BOYDTON — A small crowd gathered at Palmer Point Park on the 20th anniversary of the Sept. 11 attacks to watch members of the Wild at Heart Wildlife Sanctuary release two juvenile bald eagles into the surrounding Kerr Lake ecosystem.
Protecting and rescuing wildlife in North Carolina has always been a passion for Wild at Heart Executive Director Tonya Weil, who has done everything possible to ensure the young eagles are able to survive at Kerr Lake.
“Every time we put back an eagle, it’s an amazing day,” Weil said. “They are not the easiest of birds to rehabilitate, but the reason we brought them [to Kerr Lake] was because one of them was from here and the other was displaced, so [Saturday] was certainly amazing.”
Weil originally wanted to release the two baby eagles at the end of August, but bad weather and a scheduling conflict with her photographer ultimately led to the event being moved to Saturday.
Although Weil never intended to have the event coincide with the 20th anniversary of 9/11, she did not mind turning the day’s festivities into an impromptu tribute to the victims and survivors who continue to struggle after the attacks.
“It’s almost like it was meant to be,” Weil said. “My husband and I are both veterans so [Saturday] was meaningful to us in a lot of ways with it being 20 years since that terrible day. It couldn’t have worked out better.”
The eagle that Wild at Heart rescued from Kerr Lake was emaciated, which Weil believes was attributed to a parasite. Although the female eagle had no significant problems, Weil and her team still had to spend several hundred dollars on preventatives to nurse it back to health.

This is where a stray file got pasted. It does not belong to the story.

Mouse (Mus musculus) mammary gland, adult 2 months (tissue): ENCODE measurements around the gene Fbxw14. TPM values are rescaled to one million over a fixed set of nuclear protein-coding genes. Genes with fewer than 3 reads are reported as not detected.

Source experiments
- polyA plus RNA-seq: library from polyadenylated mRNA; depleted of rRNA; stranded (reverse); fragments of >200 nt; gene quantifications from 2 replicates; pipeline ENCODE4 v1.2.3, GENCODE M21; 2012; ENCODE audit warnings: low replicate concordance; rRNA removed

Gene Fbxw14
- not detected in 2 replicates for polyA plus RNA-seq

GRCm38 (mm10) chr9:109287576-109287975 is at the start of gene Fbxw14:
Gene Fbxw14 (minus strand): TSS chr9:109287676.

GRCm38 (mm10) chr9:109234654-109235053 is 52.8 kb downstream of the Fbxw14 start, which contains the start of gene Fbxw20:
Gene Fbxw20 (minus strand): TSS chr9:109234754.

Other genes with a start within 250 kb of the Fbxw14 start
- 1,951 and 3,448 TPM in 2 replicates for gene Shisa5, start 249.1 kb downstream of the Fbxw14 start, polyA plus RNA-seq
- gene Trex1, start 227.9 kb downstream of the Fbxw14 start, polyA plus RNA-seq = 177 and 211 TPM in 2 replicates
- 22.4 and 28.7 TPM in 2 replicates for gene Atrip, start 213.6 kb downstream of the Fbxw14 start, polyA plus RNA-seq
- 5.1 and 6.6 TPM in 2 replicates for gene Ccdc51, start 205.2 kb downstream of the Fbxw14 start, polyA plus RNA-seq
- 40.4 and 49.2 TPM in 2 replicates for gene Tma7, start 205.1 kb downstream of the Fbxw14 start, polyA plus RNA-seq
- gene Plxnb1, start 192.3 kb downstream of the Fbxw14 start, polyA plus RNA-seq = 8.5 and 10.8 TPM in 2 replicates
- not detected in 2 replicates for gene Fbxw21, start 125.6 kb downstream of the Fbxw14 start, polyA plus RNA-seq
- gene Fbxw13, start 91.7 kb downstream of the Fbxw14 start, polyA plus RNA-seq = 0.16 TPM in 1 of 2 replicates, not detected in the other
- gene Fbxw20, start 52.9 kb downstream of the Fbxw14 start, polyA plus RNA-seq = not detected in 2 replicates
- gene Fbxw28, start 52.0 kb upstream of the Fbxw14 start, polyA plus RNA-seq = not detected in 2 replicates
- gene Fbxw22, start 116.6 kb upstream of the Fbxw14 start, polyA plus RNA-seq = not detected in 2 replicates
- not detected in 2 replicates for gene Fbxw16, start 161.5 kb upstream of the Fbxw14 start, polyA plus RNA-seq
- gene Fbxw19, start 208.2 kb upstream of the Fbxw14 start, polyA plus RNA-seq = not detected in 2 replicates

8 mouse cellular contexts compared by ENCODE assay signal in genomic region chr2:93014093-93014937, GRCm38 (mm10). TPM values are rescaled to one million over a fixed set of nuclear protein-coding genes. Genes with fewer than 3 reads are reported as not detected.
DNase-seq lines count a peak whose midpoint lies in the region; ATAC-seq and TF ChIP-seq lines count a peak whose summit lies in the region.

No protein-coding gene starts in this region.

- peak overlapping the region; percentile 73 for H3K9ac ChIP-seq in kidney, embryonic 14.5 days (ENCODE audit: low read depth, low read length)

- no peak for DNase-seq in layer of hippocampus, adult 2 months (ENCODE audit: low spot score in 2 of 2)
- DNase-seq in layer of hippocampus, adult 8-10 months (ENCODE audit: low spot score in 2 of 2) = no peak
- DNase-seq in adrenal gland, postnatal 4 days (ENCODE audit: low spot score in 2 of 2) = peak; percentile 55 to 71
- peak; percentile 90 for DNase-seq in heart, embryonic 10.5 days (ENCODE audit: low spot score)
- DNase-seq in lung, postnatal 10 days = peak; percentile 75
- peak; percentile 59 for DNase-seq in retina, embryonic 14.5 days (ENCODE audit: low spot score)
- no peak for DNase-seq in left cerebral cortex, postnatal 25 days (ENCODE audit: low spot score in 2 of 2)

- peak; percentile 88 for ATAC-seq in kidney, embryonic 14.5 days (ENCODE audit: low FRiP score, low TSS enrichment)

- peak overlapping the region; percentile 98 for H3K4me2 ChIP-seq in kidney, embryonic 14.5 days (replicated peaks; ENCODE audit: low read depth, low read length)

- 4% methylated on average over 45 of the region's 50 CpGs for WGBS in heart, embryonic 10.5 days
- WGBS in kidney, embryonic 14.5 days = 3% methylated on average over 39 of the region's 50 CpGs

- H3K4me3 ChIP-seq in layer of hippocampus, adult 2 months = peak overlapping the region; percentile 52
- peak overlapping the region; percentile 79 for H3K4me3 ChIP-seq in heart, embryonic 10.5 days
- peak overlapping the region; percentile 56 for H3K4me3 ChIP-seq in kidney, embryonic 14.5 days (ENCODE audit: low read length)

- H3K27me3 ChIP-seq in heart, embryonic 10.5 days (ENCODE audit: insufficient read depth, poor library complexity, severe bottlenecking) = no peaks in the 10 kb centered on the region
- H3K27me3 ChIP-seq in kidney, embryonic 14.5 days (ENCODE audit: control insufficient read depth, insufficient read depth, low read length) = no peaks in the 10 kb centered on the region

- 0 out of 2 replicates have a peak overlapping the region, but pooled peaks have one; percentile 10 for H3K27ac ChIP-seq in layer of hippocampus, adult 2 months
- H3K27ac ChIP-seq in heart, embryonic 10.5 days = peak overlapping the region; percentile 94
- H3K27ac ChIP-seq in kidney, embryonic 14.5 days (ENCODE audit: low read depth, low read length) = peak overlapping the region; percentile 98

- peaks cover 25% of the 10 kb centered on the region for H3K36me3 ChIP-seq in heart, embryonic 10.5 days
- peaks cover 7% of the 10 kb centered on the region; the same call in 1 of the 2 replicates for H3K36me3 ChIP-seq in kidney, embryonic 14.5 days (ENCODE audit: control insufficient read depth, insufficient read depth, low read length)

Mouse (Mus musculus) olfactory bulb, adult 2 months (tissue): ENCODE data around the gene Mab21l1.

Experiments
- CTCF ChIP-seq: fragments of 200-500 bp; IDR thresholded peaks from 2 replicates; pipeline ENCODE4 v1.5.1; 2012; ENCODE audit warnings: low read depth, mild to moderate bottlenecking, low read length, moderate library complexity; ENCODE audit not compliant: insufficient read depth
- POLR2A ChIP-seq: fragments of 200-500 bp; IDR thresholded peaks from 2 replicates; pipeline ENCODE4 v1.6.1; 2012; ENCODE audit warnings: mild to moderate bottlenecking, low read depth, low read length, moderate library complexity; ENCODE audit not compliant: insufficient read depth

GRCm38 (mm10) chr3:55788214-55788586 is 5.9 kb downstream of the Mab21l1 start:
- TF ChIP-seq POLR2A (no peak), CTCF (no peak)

Weil was unsure if the male eagle was going to survive a bout of avian pox. She said that just about all adult birds have the antibodies to fight off avian pox, but that juveniles are more susceptible to significant health risks from the disease.
With the male eagle close to death when it was found, Wild at Heart treated him three times a day and tube-fed the bird for three weeks before he began eating on his own. Once he became healthy, Weil decided to release the eagle at Kerr Lake alongside the female bird since his place of birth was unknown.
No official names were given to the eagles, and neither one of them were tagged, but Weil is grateful to have given each bird a chance of survival.
“We don’t really name the birds on our level, but the people of the lake named the female Shadow and we called the male Poxer because he had pox,” Weil said. “We have to maintain some level of detachment because most of these animals don’t make it, and that can be hard on some people.”
Once the two eagles were properly released into the woods, Weil and the rest of the Wild at Heart staff gathered the onlookers for an educational event involving live animals that discussed several different facts about them and their habitats.
Weil enjoyed talking with several local residents about the importance of protecting wildlife at Kerr Lake and would not mind revisiting the region again for future releases or other events.
“It all depends on the situation,” Weil said. “If we have some eagles that don’t have a place to go back to, then Kerr Lake will definitely be on our radar. This is a nice place and we’d love to come back here.”
Contact Brandon White at email@example.com or by phone at 252-436-2840